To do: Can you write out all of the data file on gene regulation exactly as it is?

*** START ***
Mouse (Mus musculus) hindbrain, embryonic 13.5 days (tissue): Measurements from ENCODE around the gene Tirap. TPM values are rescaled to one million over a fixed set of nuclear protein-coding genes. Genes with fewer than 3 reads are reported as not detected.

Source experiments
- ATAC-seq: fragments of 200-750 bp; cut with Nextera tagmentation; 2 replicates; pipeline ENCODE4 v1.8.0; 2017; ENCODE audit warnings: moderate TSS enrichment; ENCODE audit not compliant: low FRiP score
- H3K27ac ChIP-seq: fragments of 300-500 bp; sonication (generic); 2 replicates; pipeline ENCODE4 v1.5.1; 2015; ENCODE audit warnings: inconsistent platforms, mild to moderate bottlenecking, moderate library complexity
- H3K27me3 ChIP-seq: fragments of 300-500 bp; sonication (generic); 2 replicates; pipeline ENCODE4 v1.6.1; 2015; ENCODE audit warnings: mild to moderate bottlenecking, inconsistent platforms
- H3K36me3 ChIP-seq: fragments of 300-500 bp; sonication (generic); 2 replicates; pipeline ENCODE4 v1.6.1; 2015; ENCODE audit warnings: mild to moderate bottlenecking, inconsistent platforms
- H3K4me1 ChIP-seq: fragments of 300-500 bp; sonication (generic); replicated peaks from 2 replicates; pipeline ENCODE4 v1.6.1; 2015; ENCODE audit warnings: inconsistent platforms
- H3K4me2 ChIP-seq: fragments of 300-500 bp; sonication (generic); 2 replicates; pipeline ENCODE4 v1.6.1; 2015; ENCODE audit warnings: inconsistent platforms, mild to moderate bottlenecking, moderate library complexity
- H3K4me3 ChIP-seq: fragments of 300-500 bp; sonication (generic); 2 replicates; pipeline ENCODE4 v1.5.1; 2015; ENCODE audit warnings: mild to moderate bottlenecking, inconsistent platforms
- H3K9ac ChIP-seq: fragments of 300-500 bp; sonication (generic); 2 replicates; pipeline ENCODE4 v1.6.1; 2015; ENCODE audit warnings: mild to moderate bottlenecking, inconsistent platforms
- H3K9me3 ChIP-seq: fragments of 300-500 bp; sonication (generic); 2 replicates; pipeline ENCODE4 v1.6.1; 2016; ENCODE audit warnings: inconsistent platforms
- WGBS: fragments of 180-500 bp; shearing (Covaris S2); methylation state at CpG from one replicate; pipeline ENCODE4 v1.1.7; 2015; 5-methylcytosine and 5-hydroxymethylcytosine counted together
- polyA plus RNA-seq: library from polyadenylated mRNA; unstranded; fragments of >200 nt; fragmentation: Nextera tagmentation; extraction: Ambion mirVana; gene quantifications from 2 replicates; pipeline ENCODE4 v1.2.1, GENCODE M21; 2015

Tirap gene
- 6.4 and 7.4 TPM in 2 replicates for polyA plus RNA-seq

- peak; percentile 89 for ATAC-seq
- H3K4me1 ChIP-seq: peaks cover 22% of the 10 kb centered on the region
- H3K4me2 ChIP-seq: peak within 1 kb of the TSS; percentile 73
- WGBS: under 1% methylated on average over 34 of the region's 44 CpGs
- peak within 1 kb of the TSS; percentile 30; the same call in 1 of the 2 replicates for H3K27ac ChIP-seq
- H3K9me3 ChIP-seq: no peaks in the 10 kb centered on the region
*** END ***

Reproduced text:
Mouse (Mus musculus) hindbrain, embryonic 13.5 days (tissue): Measurements from ENCODE around the gene Tirap. TPM values are rescaled to one million over a fixed set of nuclear protein-coding genes. Genes with fewer than 3 reads are reported as not detected.

Source experiments
- ATAC-seq: fragments of 200-750 bp; cut with Nextera tagmentation; 2 replicates; pipeline ENCODE4 v1.8.0; 2017; ENCODE audit warnings: moderate TSS enrichment; ENCODE audit not compliant: low FRiP score
- H3K27ac ChIP-seq: fragments of 300-500 bp; sonication (generic); 2 replicates; pipeline ENCODE4 v1.5.1; 2015; ENCODE audit warnings: inconsistent platforms, mild to moderate bottlenecking, moderate library complexity
- H3K27me3 ChIP-seq: fragments of 300-500 bp; sonication (generic); 2 replicates; pipeline ENCODE4 v1.6.1; 2015; ENCODE audit warnings: mild to moderate bottlenecking, inconsistent platforms
- H3K36me3 ChIP-seq: fragments of 300-500 bp; sonication (generic); 2 replicates; pipeline ENCODE4 v1.6.1; 2015; ENCODE audit warnings: mild to moderate bottlenecking, inconsistent platforms
- H3K4me1 ChIP-seq: fragments of 300-500 bp; sonication (generic); replicated peaks from 2 replicates; pipeline ENCODE4 v1.6.1; 2015; ENCODE audit warnings: inconsistent platforms
- H3K4me2 ChIP-seq: fragments of 300-500 bp; sonication (generic); 2 replicates; pipeline ENCODE4 v1.6.1; 2015; ENCODE audit warnings: inconsistent platforms, mild to moderate bottlenecking, moderate library complexity
- H3K4me3 ChIP-seq: fragments of 300-500 bp; sonication (generic); 2 replicates; pipeline ENCODE4 v1.5.1; 2015; ENCODE audit warnings: mild to moderate bottlenecking, inconsistent platforms
- H3K9ac ChIP-seq: fragments of 300-500 bp; sonication (generic); 2 replicates; pipeline ENCODE4 v1.6.1; 2015; ENCODE audit warnings: mild to moderate bottlenecking, inconsistent platforms
- H3K9me3 ChIP-seq: fragments of 300-500 bp; sonication (generic); 2 replicates; pipeline ENCODE4 v1.6.1; 2016; ENCODE audit warnings: inconsistent platforms
- WGBS: fragments of 180-500 bp; shearing (Covaris S2); methylation state at CpG from one replicate; pipeline ENCODE4 v1.1.7; 2015; 5-methylcytosine and 5-hydroxymethylcytosine counted together
- polyA plus RNA-seq: library from polyadenylated mRNA; unstranded; fragments of >200 nt; fragmentation: Nextera tagmentation; extraction: Ambion mirVana; gene quantifications from 2 replicates; pipeline ENCODE4 v1.2.1, GENCODE M21; 2015

Tirap gene
- 6.4 and 7.4 TPM in 2 replicates for polyA plus RNA-seq

- peak; percentile 89 for ATAC-seq
- H3K4me1 ChIP-seq: peaks cover 22% of the 10 kb centered on the region
- H3K4me2 ChIP-seq: peak within 1 kb of the TSS; percentile 73
- WGBS: under 1% methylated on average over 34 of the region's 44 CpGs
- peak within 1 kb of the TSS; percentile 30; the same call in 1 of the 2 replicates for H3K27ac ChIP-seq
- H3K9me3 ChIP-seq: no peaks in the 10 kb centered on the region